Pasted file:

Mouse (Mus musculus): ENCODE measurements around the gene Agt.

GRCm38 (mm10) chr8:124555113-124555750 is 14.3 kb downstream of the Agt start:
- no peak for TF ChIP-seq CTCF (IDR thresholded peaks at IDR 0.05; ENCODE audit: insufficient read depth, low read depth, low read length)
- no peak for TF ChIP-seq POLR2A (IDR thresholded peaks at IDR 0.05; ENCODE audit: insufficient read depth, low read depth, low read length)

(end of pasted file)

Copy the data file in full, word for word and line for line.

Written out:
Mouse (Mus musculus): ENCODE measurements around the gene Agt.

GRCm38 (mm10) chr8:124555113-124555750 is 14.3 kb downstream of the Agt start:
- no peak for TF ChIP-seq CTCF (IDR thresholded peaks at IDR 0.05; ENCODE audit: insufficient read depth, low read depth, low read length)
- no peak for TF ChIP-seq POLR2A (IDR thresholded peaks at IDR 0.05; ENCODE audit: insufficient read depth, low read depth, low read length)